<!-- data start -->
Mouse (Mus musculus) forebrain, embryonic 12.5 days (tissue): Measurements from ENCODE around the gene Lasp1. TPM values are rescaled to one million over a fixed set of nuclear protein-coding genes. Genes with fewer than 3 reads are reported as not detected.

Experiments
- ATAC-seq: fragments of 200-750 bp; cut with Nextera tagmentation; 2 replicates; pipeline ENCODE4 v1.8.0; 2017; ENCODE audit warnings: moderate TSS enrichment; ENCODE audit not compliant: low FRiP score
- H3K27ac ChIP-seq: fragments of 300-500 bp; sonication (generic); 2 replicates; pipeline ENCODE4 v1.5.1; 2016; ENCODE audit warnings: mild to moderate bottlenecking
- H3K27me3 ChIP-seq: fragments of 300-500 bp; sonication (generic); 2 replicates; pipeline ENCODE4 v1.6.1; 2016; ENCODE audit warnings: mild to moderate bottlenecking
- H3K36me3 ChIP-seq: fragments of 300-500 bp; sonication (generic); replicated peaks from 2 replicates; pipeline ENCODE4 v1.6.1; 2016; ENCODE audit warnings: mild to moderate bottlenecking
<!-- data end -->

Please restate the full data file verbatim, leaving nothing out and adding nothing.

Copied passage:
Mouse (Mus musculus) forebrain, embryonic 12.5 days (tissue): Measurements from ENCODE around the gene Lasp1. TPM values are rescaled to one million over a fixed set of nuclear protein-coding genes. Genes with fewer than 3 reads are reported as not detected.

Experiments
- ATAC-seq: fragments of 200-750 bp; cut with Nextera tagmentation; 2 replicates; pipeline ENCODE4 v1.8.0; 2017; ENCODE audit warnings: moderate TSS enrichment; ENCODE audit not compliant: low FRiP score
- H3K27ac ChIP-seq: fragments of 300-500 bp; sonication (generic); 2 replicates; pipeline ENCODE4 v1.5.1; 2016; ENCODE audit warnings: mild to moderate bottlenecking
- H3K27me3 ChIP-seq: fragments of 300-500 bp; sonication (generic); 2 replicates; pipeline ENCODE4 v1.6.1; 2016; ENCODE audit warnings: mild to moderate bottlenecking
- H3K36me3 ChIP-seq: fragments of 300-500 bp; sonication (generic); replicated peaks from 2 replicates; pipeline ENCODE4 v1.6.1; 2016; ENCODE audit warnings: mild to moderate bottlenecking